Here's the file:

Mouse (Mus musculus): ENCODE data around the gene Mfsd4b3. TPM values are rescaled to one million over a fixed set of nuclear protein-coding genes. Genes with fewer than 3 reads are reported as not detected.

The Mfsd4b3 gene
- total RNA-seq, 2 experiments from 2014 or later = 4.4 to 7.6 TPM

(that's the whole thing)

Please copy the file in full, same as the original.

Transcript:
Mouse (Mus musculus): ENCODE data around the gene Mfsd4b3. TPM values are rescaled to one million over a fixed set of nuclear protein-coding genes. Genes with fewer than 3 reads are reported as not detected.

The Mfsd4b3 gene
- total RNA-seq, 2 experiments from 2014 or later = 4.4 to 7.6 TPM